Thursday 19 July 2012

Hypochondria and Writers

Years ago at a workshop I went to, Jo Shapcott said that she thought poets were prone to hypochondria and didn't like driving. These observations made sense to me at the time, connecting up. A few little, random symptoms might ingeniously be connected by a writer's imagination. Some little object seen out of the corner of one's eye while driving might make one's concentration drift while approaching red lights. In "The Information" Martin Amis writes "Poets don't drive. Never trust a poet who can drive. Never trust a poet at the wheel. If he can drive, distrust the poems ...".

But it's not all bad news. In "Tormented Hope" Brian Dillon suggests a link between "health anxiety" and creativity, pointing out that the illness can be used as an excuse to get a bit of piece and quiet. Charlotte Brontë and Proust were worriers. Fear can be a spur. Someone I know is thinking of using his worries to make him send some of his work off "before it's too late". I think Antony Burgess started frenzied writing when he death-threatened himself.


  1. I wonder if it is much simpler than is suggested. Creative types are quite capable of making up all sorts of possible scenarios around an illness - the possibilities take a small step sideways and simply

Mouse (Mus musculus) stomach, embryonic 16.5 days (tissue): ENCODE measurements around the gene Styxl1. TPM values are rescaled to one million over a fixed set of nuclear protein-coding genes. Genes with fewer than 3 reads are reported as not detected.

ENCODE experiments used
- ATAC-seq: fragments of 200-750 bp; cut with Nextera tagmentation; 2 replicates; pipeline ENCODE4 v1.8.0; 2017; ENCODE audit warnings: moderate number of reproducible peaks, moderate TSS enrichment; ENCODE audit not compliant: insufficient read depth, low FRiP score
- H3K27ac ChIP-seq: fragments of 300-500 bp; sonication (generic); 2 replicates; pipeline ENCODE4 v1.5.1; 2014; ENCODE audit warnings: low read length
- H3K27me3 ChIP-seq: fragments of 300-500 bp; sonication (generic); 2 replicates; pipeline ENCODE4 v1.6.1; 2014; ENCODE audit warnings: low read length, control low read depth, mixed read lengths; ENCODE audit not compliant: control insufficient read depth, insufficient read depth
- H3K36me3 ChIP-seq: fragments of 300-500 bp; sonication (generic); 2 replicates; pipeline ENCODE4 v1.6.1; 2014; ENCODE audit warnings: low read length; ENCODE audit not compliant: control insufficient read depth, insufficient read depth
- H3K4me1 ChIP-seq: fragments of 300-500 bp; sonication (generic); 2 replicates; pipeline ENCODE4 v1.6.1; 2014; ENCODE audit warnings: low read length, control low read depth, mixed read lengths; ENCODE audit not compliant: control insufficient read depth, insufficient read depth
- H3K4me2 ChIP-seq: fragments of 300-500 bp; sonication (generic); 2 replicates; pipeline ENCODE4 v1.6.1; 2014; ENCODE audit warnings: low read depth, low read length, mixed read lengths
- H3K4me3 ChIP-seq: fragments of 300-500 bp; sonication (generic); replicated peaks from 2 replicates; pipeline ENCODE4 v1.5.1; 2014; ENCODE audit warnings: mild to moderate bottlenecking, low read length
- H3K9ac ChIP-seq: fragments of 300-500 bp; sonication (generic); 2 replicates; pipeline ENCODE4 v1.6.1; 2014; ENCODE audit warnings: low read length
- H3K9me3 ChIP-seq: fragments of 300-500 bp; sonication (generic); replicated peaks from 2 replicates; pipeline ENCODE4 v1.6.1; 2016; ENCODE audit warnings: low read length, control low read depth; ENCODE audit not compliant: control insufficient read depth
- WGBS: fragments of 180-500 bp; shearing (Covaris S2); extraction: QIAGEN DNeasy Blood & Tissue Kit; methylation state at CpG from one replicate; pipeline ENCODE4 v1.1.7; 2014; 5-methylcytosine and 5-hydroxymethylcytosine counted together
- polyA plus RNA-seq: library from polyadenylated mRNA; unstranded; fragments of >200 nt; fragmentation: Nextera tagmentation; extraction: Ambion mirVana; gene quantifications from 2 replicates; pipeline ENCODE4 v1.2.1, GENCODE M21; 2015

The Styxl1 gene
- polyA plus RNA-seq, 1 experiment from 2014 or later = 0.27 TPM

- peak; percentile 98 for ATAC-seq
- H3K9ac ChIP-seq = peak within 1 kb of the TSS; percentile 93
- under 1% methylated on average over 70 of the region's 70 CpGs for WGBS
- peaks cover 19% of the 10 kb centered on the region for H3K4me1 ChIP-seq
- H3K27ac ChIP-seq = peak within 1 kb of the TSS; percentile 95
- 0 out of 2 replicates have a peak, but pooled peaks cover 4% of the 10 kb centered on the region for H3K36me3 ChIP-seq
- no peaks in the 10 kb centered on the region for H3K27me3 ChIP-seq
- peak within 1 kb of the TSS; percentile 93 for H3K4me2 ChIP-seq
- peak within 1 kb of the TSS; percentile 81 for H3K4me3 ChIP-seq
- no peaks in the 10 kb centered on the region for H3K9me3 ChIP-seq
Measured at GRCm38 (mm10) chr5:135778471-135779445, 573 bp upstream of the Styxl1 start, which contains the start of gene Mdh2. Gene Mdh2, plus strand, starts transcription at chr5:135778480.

become probabilities.

  2. I'm sure you're right. When some little idea takes wing, the writer begins to develop it, and wonders "what-if...". A morbid sensibility and working in isolation make it worse. The booze and fags don't help either.

  3. I don’t drive. I can drive and needed to drive for many years but I can’t say I miss it. I’ve not owned a car for eighteen years. As for whether I’m a hypochondriac I don’t think I am. I am, and always have been, a sickly individual—there’s never nothing wrong with me—but I soldier on. The only time I’ve ever taken time off work has been when I’ve had no choice and even with the depressions I’ve muddled through until I couldn’t fake it any longer. As always you cannot generalise. It’s like suggesting that all poets need to be miserable sons of bitches. A lot of us are a lot of the time but I don’t think it’s a prerequisite for being a poet. I’m struggling to remember if I’ve ever written a poem whilst actually driving. I have while being driven but I don’t think I have whilst driving but I don’t see why one couldn't; we multitask all the time. Thinking about what Vanessa said, yes, I can see where she’s coming from but it’s not something I do. Illness doesn’t seem to inspire me. It’s an inconvenience to be worked round like the guy mowing the lawn when I’m trying to concentrate. Even the depressions. I imagine many writers produce screeds of self-indulgent twaddle when depressed but not me. After a couple of lines of “Oh, woe is me,” I’m bored. Writing is a place to escape from the depression. Why drag it with me?